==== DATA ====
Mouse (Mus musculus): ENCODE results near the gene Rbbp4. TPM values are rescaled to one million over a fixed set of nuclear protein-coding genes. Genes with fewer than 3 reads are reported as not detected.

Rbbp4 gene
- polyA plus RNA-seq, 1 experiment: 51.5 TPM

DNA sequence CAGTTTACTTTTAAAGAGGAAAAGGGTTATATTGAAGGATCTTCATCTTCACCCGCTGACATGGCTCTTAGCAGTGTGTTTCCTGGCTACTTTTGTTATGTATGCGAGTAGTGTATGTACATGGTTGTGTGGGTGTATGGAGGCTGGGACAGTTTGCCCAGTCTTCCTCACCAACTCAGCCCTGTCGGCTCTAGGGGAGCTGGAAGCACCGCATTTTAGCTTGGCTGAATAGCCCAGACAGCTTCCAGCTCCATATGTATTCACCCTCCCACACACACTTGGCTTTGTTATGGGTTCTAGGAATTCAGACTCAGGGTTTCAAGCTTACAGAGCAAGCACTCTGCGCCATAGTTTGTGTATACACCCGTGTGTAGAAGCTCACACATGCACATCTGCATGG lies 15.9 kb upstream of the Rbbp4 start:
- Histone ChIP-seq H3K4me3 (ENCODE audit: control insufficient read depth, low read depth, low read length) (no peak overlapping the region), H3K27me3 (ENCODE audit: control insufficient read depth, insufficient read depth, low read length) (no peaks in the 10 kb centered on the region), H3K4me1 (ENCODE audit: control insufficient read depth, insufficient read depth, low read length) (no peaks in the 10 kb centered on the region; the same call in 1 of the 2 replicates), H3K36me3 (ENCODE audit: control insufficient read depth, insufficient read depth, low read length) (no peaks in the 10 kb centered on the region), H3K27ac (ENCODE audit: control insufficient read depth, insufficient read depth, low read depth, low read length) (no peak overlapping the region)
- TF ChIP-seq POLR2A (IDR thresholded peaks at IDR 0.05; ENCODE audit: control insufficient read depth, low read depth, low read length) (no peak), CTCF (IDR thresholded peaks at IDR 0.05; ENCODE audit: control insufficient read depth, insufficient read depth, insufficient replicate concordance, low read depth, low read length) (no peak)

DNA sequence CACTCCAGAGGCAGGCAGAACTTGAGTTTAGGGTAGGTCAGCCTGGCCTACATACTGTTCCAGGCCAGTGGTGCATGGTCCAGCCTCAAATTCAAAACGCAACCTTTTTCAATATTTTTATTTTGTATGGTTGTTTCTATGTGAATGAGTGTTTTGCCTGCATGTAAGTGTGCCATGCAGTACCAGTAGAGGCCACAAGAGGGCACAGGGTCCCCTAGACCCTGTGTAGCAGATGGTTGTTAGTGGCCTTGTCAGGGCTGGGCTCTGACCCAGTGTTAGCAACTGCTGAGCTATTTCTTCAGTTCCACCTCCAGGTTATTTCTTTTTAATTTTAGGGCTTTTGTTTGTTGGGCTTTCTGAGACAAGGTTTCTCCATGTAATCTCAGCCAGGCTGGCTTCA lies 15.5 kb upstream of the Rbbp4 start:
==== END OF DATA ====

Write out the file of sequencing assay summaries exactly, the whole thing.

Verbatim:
Mouse (Mus musculus): ENCODE results near the gene Rbbp4. TPM values are rescaled to one million over a fixed set of nuclear protein-coding genes. Genes with fewer than 3 reads are reported as not detected.

Rbbp4 gene
- polyA plus RNA-seq, 1 experiment: 51.5 TPM

DNA sequence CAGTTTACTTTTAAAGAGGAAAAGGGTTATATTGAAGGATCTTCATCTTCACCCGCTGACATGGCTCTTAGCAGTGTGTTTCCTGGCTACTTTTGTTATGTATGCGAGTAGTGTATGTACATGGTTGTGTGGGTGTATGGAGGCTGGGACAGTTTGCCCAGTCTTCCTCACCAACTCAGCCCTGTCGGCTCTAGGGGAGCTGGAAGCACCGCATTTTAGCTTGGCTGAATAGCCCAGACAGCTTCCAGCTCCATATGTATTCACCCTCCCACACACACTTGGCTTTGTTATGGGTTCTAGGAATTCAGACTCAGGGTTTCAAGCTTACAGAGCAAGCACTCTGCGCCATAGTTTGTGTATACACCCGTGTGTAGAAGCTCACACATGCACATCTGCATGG lies 15.9 kb upstream of the Rbbp4 start:
- Histone ChIP-seq H3K4me3 (ENCODE audit: control insufficient read depth, low read depth, low read length) (no peak overlapping the region), H3K27me3 (ENCODE audit: control insufficient read depth, insufficient read depth, low read length) (no peaks in the 10 kb centered on the region), H3K4me1 (ENCODE audit: control insufficient read depth, insufficient read depth, low read length) (no peaks in the 10 kb centered on the region; the same call in 1 of the 2 replicates), H3K36me3 (ENCODE audit: control insufficient read depth, insufficient read depth, low read length) (no peaks in the 10 kb centered on the region), H3K27ac (ENCODE audit: control insufficient read depth, insufficient read depth, low read depth, low read length) (no peak overlapping the region)
- TF ChIP-seq POLR2A (IDR thresholded peaks at IDR 0.05; ENCODE audit: control insufficient read depth, low read depth, low read length) (no peak), CTCF (IDR thresholded peaks at IDR 0.05; ENCODE audit: control insufficient read depth, insufficient read depth, insufficient replicate concordance, low read depth, low read length) (no peak)

DNA sequence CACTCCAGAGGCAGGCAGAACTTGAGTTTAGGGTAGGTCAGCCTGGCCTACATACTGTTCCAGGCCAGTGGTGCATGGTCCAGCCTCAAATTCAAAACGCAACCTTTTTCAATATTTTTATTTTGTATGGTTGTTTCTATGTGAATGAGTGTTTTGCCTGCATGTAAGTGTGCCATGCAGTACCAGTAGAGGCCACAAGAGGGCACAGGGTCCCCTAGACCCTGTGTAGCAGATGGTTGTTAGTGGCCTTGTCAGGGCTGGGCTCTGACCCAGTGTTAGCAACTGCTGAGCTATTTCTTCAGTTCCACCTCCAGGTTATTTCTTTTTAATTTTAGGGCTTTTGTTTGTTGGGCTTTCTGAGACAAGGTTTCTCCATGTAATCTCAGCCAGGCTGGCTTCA lies 15.5 kb upstream of the Rbbp4 start: